A lot of Trekky things have happened in the past year… Enterprise was cancelled (woot!), Braga left Trek (WOOT!), and Beer Trek celebrated it’s 10th anniversary on the web (whoa).
Last year Jack and I had planned to turn over management of Beer Trek to a team of like-minded Scots. We knew that it had gotten pretty lame since we had not added new rules since about the second season of Voyager, and hoped some younger blood would give it a much-needed kick in the ass. Unfortunately it seems like this is not going to work out (although I do hope to post their most excellent Beer Trek boardgame at some point).
We call Beer Trek the Greatest Star Trek Drinking Game in the Universe, and once it was true. Hopefully it will be so again. Beer Trek cannot die. My new plan is to put the power in the hands of The People. I am going to make Beer Trek a dynamic, data-driven site, so the submission and approval of rules just involves filling in some forms and checking boxes instead of sifting through tons of emails and editing HTML I wrote 10 years ago. Hopefully this will keep the site fresh with minimal effort. This will also allow for searching and querying the rules, so you can see all the TNG rules, or all the Spock rules, etc.
I’m off to a good start – I’ve completed the table structure and loaded all the existing rules into a MySQL database. Next steps are to create the forms for submission and approval and hook them up to the database. Last is a redesign of the Beer Trek itself (done back when I thought yellow text on a black background looked really cool).
I had toyed with the idea of releasing the engine as sort of an open-source “run your own data-driven drinking game site” package but I don’t think I’m doing anything someone else couldn’t do better or faster.
For those unfamiliar with Lego Mindstorms, it brings together Lego, programming, and robotics, allowing you to create both independently-operating or remotely controlled robots.
The original MindStorms was pretty clunky, and it was a real labor of love to get anything interesting going with it. Enthusiasts managed to squeeze a lot of good stuff out of it. The promise was there, though, and the potential was great.
Well, the next generation has arrived! It’s got a 32bit processor now, bluetooth, lots more sensors, pant pant pant!
There’s a pretty extensive Wired story with more details.
I need to start a piggybank for the MindStorms fund pronto! LegoBattlebots anyone?
A recent conversation with a co-worker got me thinking about space exploration sims. I found a few good ones. All of the programs mentioned below are freeware. If only there was a way to combine them all…
Noctis IV is an incredibly detailed space exploration sim, and the closest to what I wanted when I started searching. It has a (fictional) universe of thousands of stars that you can fly to, and you can land on every planet of every star. You can take photographs of the planet’s surfaces as you explore, and maybe even discover life. There is also a huge community aspect – every player shares the same database, and if you fly to a system that hasn’t been named yet you can name it and record items of interest.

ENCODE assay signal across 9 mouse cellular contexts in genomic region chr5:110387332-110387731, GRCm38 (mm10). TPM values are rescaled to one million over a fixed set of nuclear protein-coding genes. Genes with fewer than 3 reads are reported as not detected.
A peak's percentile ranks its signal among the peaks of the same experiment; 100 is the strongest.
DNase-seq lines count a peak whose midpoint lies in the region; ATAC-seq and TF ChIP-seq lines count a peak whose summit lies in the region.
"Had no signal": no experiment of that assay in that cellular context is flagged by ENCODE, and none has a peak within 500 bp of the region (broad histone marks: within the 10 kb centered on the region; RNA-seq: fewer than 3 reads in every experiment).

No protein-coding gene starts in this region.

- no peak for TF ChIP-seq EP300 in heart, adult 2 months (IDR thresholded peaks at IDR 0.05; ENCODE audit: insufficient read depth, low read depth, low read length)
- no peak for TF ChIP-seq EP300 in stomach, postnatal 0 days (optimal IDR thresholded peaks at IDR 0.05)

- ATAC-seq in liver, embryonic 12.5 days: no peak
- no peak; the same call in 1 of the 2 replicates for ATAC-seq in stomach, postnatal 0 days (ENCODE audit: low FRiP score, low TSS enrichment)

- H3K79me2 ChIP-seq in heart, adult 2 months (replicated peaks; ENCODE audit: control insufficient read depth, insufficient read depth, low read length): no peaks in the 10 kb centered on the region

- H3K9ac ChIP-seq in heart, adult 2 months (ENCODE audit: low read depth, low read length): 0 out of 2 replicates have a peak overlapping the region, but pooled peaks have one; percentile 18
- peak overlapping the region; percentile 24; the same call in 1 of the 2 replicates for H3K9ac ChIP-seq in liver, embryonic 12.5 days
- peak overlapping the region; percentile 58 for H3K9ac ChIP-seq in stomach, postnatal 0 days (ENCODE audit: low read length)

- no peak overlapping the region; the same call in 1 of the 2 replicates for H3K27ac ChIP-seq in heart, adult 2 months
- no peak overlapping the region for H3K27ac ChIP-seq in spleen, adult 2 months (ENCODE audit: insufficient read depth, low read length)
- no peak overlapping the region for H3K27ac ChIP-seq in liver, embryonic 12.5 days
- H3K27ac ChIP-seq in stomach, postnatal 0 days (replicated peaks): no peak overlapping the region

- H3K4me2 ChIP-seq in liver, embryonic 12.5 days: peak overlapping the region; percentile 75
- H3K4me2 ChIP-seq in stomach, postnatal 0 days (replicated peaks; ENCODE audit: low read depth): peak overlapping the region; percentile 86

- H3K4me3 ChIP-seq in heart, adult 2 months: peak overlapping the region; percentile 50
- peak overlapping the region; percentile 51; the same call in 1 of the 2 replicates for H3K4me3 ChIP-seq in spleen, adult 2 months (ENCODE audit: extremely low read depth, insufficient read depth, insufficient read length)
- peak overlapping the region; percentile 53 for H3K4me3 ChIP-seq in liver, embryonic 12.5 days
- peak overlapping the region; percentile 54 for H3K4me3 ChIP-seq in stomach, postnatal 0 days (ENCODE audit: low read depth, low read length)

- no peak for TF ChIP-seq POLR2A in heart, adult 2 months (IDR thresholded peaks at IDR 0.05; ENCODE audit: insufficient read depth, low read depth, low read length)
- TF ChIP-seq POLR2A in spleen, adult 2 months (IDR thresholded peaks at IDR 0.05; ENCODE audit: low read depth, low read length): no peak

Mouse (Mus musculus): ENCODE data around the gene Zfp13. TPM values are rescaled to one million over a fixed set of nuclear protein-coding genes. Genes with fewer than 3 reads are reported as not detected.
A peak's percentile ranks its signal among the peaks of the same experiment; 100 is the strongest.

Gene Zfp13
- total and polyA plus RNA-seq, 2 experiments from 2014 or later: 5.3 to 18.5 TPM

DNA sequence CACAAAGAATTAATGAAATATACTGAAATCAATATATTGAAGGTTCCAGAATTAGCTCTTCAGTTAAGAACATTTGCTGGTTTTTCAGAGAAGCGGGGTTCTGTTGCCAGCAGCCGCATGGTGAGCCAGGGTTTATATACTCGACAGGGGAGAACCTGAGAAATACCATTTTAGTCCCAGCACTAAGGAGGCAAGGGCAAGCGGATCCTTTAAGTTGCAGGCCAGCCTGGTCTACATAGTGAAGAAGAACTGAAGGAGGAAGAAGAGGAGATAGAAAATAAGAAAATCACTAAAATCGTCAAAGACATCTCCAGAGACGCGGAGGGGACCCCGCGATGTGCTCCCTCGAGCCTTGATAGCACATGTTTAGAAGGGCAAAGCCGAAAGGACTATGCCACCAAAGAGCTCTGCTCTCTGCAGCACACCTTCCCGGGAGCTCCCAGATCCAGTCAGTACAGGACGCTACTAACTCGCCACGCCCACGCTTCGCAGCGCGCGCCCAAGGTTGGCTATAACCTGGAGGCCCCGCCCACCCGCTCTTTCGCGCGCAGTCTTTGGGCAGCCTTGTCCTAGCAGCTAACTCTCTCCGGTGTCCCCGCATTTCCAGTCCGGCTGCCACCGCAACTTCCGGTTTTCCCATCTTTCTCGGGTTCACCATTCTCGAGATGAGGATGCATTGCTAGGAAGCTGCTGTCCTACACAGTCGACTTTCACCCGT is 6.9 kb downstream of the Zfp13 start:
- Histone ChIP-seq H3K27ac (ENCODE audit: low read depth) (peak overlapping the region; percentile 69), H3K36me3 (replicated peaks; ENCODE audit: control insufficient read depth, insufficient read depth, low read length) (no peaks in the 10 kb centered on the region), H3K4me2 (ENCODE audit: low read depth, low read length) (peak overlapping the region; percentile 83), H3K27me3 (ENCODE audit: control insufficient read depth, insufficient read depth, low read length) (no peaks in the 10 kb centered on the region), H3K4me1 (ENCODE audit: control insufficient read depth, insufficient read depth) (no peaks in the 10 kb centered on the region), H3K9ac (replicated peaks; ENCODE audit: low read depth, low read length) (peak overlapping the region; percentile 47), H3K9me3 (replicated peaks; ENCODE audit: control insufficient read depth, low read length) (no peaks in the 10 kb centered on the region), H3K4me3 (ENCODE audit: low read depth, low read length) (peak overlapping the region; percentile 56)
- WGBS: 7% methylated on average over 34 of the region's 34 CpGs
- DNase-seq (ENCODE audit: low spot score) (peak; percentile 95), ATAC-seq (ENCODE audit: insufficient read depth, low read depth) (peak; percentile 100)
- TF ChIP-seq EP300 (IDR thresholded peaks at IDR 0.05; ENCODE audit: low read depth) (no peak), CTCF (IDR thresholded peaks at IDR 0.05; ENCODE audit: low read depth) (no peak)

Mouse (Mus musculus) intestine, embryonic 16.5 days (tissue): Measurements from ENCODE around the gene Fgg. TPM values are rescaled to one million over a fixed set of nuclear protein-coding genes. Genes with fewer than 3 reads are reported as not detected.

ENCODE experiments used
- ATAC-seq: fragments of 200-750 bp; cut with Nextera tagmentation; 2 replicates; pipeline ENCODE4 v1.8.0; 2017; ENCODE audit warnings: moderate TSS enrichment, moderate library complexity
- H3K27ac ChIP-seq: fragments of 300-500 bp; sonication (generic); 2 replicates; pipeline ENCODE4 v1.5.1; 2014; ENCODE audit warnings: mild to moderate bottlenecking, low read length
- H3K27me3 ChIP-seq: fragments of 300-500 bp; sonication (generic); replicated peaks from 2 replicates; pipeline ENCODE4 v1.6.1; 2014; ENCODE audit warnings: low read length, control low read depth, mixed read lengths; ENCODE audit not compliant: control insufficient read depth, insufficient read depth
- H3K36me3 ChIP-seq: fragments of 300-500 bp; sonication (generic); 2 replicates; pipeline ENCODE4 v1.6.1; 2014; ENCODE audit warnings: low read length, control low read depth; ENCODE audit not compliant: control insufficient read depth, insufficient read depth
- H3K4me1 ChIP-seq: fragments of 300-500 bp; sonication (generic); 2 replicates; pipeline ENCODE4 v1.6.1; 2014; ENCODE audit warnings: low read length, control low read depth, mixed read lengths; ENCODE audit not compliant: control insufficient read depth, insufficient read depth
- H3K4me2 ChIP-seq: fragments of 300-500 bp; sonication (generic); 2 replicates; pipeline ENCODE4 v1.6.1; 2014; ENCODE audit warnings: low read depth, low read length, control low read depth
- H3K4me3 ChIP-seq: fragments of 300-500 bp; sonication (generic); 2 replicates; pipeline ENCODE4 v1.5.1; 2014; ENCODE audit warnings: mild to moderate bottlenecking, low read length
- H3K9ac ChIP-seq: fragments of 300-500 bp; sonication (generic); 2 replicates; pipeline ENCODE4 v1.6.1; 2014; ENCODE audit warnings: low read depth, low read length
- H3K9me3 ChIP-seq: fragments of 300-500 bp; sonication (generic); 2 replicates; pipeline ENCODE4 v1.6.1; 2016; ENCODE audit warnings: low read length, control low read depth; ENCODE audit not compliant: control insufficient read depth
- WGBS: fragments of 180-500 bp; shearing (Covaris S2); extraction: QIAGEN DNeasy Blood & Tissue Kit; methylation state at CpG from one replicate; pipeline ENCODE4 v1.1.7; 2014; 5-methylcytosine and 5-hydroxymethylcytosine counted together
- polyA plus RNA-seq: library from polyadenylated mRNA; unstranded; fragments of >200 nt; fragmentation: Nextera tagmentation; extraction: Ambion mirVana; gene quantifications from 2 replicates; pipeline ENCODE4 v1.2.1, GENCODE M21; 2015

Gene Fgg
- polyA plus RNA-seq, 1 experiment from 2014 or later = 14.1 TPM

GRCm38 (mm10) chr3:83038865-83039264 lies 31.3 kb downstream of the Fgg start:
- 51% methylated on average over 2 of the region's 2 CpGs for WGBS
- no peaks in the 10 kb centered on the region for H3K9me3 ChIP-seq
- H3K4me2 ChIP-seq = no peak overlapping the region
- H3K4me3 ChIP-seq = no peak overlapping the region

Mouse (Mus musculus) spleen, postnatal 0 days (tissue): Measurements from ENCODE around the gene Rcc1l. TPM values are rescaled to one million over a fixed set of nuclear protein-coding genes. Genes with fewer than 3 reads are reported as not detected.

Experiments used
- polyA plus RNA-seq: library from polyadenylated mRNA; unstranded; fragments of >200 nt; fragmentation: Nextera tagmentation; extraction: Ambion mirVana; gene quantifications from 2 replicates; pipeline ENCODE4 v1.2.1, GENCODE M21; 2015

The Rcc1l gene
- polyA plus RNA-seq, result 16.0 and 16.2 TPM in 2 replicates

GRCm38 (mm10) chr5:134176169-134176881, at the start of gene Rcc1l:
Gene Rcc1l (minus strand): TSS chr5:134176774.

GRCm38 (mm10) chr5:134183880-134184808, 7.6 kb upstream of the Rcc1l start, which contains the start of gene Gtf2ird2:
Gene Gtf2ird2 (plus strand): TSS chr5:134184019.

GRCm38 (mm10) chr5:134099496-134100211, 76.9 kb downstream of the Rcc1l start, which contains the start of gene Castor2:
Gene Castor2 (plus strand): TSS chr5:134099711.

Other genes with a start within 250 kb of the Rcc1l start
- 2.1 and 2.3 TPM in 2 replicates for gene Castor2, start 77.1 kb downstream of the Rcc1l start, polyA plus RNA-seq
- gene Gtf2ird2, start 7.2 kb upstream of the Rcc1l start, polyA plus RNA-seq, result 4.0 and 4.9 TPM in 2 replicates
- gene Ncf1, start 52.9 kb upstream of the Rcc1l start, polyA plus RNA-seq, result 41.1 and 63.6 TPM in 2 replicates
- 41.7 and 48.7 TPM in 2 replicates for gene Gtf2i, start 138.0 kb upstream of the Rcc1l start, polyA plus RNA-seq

Sadly, the problem with Noctis is that the graphics are absolutely awful. Even with the Noctis IV CE mod it only runs at 320 x 200 resolution. I want to love this game, I really do, because the feature set is just outstanding – but I’m having a real hard time getting past the graphics. Noctis V is supposedly in development, but since the developer is apparently writing his own language for the game, I’m not holding my breath. The FAQ is being updated though, so there is still hope.
If anyone out there has found more space exploration sims, I’d love to hear about it in the comments.
My current favorite web toy is LivePlasma. It’s been around a while, but if you haven’t seen it yet, it’s like a Flash version of those Rock Family Trees they used to have in Rolling Stone. It works with both music and movies. The fun part is that you can click around and keep exploring the connections to the connections of the connections.
For example, check out the map of Black Sabbath. You can follow the connections to Ozzy, Rainbow, Deep Purple, and so on and so on.
I wish the connections were a little clearer – right now it only shows you that there IS a connection, but not what or who the connection is. Hopefully they will improve on this. Other than that, it’s a great way to pass some time and play Six Degrees of Ozzy Osbourne.
Using an airsoft P90 replica, a webcam & PC, and some servos, he built a very impressive, functional turret:
Most of the testing involved me directing my little brother in front of the turret, him getting shot, and then running away. Polo shirts, not surprisingly, offer very little protection from BB’s that are prone to leaving little welts. When I originally wrote the software, I added code so it would use the Microsoft speech API to say “Freeze” and offer various instructions to a target that it had acquired. At the end of 5 seconds, if the target moved 20 pixels in either direction, it would fire.
The test video is well worth watching. It gives you an external view, a cam view, and a software view of the targeting and firing in action.
In 1990 Hugh Loebner agreed with The Cambridge Center for Behavioral Studies to underwrite a contest designed to implement the Turing Test. Dr. Loebner pledged a Grand Prize of $100,000 and a Gold Medal (pictured above) for the first computer whose responses were indistinguishable from a human’s. Each year an annual prize of $2000 and a bronze medal is awarded to the most human computer. The winner of the annual contest is the best entry relative to other entries that year, irrespective of how good it is in an absolute sense.
Note that the gold medal has never been awarded (yet). While the programs are not too convincing (sample transcript from 2004 competition), it’s an interesting goal for AI researchers to work toward.